Once a part of McDonald’s Corporation (NYSE:MCD), Chipotle Mexican Grill, Inc. (NYSE:CMG) has come a long way since being spun off in 2006. Back in 2006, Chipotle shares saw an IPO price of $22 with only 450 stores nationwide to its current share price of $543 and now sees its total store tally come in around 1595 stores between US, UK, and Canada. With shares up over 2300% since its IPO, can the “fast-casual” dining stock continue its run? Considering its latest earnings release on January 30th and management’s plans for future growth and international expansion, Chipotle bulls are confident.
On January 30, 2014, Chipotle reported fourth quarter 2013 earnings per share of $2.53 on revenue of $844.1 million. Analysts were estimating results to come in at $2.52 per share on revenue of $826.3 million. This earnings beat sent shares up 12% for the day, snapping the stock’s poor performance from the start of the year. Year over year revenue was up 17%, another impressive gain and highlights the stock’s growth nature.
Moving forward, management has a few other plans for the business that surprisingly, do not include its traditional taco and burrito menu offerings. Instead, the company will be venturing into other food types, most notably pizza and Asian cuisine with international expansion in mind. Back in December, Chipotle announced it had bought a controlling stake in a Denver pizza chain, Pizzeria Locale. Ironically, Pizzeria Locale has a similar model to Chipotle’s in that customers can build their own pizzas in an assembly line-like fashion. The restaurant says it can then cook its customer customized pizza in two minutes but utilizing ovens with temperatures around 1000 degrees.
As for the company’s positioning into the Asian cuisine market, Chipotle has been slowly expanding its ShopHouse Southeast Asian Kitchen restaurant, which are currently located in California and Washington D.C. The ShopHouse restaurants will feature foods from Southeast Asian countries such as Singapore, Vietnam, Thailand, Malaysia, etc. While management is upbeat on the initial customer response to the new concept, they do not seem hurried to open new locations throughout the US. Steve Ellis, co-CEO and founder of Chipotle was particularly upbeat on the new ShopHouse restaurants saying, “The response we have seen to ShopHouse reminds me very much of what I saw when I opened the very first Chipotle”.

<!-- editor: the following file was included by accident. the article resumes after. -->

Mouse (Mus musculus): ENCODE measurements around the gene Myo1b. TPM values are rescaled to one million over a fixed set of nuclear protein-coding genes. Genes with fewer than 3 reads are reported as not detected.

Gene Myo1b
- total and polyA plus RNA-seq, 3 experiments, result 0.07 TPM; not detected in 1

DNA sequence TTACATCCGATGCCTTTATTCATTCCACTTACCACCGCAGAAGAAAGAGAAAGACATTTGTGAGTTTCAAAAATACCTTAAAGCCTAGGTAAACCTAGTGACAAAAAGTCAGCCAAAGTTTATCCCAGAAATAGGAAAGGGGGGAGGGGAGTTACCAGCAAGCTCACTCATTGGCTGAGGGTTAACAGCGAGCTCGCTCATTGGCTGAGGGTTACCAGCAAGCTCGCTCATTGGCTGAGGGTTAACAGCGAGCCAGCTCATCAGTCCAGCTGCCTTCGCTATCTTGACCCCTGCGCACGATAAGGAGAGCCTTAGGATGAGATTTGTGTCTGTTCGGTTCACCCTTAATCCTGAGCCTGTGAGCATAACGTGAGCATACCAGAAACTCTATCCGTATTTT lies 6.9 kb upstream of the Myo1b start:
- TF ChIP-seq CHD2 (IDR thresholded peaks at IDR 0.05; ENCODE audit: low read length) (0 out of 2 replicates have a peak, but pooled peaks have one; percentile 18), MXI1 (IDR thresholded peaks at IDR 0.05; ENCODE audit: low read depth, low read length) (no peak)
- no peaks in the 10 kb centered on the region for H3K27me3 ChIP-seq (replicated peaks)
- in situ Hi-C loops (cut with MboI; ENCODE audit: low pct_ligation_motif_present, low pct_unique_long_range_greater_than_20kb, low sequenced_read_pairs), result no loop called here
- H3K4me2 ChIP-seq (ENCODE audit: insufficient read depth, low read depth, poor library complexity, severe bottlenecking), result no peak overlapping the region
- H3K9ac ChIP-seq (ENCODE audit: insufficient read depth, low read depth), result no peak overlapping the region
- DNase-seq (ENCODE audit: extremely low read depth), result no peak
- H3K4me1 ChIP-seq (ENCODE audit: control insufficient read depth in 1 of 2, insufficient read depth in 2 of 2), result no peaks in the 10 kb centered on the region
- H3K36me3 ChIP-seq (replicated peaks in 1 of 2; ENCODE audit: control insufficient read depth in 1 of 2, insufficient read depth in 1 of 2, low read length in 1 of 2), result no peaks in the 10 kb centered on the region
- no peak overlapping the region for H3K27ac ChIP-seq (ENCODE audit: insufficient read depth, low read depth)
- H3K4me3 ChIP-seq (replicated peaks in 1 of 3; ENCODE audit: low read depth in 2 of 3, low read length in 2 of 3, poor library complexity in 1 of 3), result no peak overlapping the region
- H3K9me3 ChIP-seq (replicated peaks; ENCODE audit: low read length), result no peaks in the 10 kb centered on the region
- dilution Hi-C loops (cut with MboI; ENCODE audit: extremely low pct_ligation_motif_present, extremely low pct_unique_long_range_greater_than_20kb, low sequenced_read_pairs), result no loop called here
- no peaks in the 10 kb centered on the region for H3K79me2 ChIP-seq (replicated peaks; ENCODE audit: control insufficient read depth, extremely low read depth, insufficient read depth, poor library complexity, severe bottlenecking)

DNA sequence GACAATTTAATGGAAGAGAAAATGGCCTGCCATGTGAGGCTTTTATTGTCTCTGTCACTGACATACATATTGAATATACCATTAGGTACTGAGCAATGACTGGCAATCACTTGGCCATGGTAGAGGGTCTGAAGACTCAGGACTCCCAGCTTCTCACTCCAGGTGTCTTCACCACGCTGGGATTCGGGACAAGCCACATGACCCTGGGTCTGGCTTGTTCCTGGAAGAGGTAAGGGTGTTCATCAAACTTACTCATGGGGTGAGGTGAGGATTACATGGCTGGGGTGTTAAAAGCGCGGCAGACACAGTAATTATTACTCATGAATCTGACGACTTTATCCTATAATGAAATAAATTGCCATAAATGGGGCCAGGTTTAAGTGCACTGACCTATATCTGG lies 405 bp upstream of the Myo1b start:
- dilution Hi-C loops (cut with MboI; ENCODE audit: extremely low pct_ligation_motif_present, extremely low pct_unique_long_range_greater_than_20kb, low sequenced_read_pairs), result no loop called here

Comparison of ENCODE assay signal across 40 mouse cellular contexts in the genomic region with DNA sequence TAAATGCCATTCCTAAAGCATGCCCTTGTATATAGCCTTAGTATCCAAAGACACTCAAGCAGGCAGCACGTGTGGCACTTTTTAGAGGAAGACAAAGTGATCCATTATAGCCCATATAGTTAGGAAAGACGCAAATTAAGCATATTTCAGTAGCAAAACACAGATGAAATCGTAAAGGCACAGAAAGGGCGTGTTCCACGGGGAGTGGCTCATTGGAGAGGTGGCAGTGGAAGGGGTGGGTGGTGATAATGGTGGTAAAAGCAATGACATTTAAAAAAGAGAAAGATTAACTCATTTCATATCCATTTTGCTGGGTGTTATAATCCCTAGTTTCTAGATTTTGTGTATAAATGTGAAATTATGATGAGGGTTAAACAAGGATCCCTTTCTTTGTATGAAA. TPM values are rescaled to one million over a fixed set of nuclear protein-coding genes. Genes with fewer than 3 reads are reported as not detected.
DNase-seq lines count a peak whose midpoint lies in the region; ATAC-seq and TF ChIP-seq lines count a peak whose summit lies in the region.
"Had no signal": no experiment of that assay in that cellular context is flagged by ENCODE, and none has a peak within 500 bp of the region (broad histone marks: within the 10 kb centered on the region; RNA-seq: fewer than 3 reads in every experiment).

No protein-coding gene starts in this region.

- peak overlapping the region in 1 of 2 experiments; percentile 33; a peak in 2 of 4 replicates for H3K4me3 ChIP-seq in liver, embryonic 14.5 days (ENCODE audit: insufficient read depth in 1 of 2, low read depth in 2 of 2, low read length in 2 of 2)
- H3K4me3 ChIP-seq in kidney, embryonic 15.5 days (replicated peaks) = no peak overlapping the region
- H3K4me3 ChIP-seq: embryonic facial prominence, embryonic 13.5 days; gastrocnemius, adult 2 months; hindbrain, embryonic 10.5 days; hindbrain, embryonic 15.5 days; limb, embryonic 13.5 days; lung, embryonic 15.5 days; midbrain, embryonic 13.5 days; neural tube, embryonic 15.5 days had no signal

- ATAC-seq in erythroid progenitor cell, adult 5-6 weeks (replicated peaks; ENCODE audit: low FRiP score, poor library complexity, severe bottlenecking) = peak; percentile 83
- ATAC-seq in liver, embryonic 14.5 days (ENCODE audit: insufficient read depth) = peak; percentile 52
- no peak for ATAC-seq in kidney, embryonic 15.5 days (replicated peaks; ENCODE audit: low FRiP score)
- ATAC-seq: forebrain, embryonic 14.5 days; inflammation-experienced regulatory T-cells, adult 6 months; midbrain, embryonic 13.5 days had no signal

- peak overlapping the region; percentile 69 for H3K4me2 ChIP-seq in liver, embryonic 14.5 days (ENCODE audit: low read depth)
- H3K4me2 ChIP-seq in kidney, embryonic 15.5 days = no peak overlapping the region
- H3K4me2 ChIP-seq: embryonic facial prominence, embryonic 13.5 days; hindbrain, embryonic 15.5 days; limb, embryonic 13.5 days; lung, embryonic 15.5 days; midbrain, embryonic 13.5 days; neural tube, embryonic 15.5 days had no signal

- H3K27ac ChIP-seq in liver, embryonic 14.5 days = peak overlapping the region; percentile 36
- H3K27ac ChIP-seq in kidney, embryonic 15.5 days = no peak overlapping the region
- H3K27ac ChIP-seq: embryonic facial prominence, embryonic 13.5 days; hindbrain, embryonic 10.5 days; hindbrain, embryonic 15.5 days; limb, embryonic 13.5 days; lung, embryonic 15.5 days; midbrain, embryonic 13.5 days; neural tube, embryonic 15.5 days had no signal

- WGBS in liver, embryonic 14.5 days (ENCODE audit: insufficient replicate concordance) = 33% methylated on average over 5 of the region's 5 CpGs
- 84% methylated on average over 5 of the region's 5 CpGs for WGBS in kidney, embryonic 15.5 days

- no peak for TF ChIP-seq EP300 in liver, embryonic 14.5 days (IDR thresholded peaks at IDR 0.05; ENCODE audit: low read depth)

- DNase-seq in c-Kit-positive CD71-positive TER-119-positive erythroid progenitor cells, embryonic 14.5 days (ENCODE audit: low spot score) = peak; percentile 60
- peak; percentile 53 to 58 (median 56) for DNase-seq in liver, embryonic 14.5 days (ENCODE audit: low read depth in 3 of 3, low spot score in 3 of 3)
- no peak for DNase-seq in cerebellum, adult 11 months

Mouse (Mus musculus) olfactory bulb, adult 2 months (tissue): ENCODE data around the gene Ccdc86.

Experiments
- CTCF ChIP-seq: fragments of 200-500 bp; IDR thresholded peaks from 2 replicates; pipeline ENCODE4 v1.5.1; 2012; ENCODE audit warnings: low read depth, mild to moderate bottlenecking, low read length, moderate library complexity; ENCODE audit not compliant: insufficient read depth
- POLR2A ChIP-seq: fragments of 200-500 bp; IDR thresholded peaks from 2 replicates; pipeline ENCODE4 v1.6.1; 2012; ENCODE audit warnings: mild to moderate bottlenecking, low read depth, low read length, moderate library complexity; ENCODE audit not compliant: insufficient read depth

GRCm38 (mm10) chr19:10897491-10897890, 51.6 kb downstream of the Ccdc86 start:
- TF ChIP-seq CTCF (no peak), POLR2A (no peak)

Despite Chipotle’s plans for international expansion and entry into new markets, analysts continue to be wary of the stock’s valuation, which have led to several downgrades recently. According to Schaeffer’s Research, shares of Chipotle were downgraded earlier last month by analysts at Wedbush from outperform to neutral. Additionally, analysts at Oppenheimer took a similar stance by downgrading the stock from outperform to neutral.
However, there were also some analysts that took the earnings announcement and recent developments as a sign of continued bullishness. Analysts at Barclays rose its price target from $452 to $520, while maintaining its “equal weight” rating. Piper Jaffray also took to the airwaves to up its price target on Chipotle from $480 to $550.
While performance of Chipotle shares have been exceptional over the past few years, long term bulls were tested in 2012, when the stock peaked around $435 and nose-dived down to below $250. Subscribers of risk management service, SmartStops.net, were alerted in late June 2012 of elevated risk when Chipotle was still trading around $360, just before the major declines took place. Later that year, subscribers were again alerted in late October 2012, around $230 a share, before shares slipped to its final bottom around $238. All in all, subscribers that took action were able to avoid almost $200 per share in declines. This shows the value of being prepared and taking action to help limit losses and ultimately retain your hard earned profits.
In the end, Chipotle must continue in search of new sources of growth as its traditional business nears peak saturation. Plans for international expansion and into new markets in the US should help keep growth stable. However, with shares trading at 55 times earnings, analysts are right to highlight the risks in the short term. Investors must remain diligent and protect profits before they evaporate.